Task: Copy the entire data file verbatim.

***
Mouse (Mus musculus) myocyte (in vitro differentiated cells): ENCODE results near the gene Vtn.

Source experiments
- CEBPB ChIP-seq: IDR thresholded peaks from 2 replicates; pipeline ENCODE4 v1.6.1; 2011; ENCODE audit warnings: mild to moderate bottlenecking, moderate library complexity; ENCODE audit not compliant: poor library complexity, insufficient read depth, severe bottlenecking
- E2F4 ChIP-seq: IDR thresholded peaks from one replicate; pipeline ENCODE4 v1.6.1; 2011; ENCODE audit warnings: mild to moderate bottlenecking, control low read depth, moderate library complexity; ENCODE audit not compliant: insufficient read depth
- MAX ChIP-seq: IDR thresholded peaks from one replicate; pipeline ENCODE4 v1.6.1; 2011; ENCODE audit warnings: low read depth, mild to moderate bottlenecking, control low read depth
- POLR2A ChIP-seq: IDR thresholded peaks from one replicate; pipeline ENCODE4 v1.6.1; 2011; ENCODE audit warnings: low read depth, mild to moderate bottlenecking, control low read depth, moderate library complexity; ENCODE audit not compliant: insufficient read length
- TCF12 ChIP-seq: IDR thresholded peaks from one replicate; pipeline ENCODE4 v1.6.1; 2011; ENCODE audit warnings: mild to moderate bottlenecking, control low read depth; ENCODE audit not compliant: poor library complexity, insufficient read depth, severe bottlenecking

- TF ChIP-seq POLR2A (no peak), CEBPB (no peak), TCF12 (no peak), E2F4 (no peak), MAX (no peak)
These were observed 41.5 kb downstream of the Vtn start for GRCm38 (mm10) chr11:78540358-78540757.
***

Mouse (Mus musculus) myocyte (in vitro differentiated cells): ENCODE results near the gene Vtn.

Source experiments
- CEBPB ChIP-seq: IDR thresholded peaks from 2 replicates; pipeline ENCODE4 v1.6.1; 2011; ENCODE audit warnings: mild to moderate bottlenecking, moderate library complexity; ENCODE audit not compliant: poor library complexity, insufficient read depth, severe bottlenecking
- E2F4 ChIP-seq: IDR thresholded peaks from one replicate; pipeline ENCODE4 v1.6.1; 2011; ENCODE audit warnings: mild to moderate bottlenecking, control low read depth, moderate library complexity; ENCODE audit not compliant: insufficient read depth
- MAX ChIP-seq: IDR thresholded peaks from one replicate; pipeline ENCODE4 v1.6.1; 2011; ENCODE audit warnings: low read depth, mild to moderate bottlenecking, control low read depth
- POLR2A ChIP-seq: IDR thresholded peaks from one replicate; pipeline ENCODE4 v1.6.1; 2011; ENCODE audit warnings: low read depth, mild to moderate bottlenecking, control low read depth, moderate library complexity; ENCODE audit not compliant: insufficient read length
- TCF12 ChIP-seq: IDR thresholded peaks from one replicate; pipeline ENCODE4 v1.6.1; 2011; ENCODE audit warnings: mild to moderate bottlenecking, control low read depth; ENCODE audit not compliant: poor library complexity, insufficient read depth, severe bottlenecking

- TF ChIP-seq POLR2A (no peak), CEBPB (no peak), TCF12 (no peak), E2F4 (no peak), MAX (no peak)
These were observed 41.5 kb downstream of the Vtn start for GRCm38 (mm10) chr11:78540358-78540757.